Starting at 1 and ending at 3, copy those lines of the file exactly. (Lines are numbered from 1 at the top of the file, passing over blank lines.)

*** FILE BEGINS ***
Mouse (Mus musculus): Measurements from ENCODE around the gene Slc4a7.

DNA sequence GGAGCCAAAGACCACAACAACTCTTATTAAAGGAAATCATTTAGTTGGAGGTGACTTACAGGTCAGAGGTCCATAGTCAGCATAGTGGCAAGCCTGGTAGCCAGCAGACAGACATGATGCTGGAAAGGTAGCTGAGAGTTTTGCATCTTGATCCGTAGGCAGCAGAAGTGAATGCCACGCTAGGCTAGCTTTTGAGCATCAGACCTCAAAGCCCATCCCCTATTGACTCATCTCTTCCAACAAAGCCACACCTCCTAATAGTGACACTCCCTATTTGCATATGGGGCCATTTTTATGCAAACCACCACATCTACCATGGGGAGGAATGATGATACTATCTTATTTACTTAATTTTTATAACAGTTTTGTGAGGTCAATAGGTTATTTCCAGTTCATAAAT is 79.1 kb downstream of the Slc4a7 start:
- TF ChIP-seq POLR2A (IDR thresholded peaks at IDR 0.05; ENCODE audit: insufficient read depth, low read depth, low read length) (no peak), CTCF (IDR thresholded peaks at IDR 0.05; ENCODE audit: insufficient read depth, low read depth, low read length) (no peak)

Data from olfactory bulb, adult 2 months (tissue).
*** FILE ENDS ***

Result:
Mouse (Mus musculus): Measurements from ENCODE around the gene Slc4a7.

DNA sequence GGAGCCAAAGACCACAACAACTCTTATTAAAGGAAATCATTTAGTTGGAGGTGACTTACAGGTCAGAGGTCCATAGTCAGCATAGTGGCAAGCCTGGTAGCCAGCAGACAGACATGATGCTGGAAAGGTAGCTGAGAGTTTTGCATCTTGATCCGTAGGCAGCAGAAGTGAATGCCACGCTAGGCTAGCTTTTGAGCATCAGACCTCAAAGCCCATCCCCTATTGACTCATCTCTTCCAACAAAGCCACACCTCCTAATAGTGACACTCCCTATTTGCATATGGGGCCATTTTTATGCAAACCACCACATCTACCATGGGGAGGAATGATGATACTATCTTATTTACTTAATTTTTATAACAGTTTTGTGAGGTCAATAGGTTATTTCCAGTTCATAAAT is 79.1 kb downstream of the Slc4a7 start:
- TF ChIP-seq POLR2A (IDR thresholded peaks at IDR 0.05; ENCODE audit: insufficient read depth, low read depth, low read length) (no peak), CTCF (IDR thresholded peaks at IDR 0.05; ENCODE audit: insufficient read depth, low read depth, low read length) (no peak)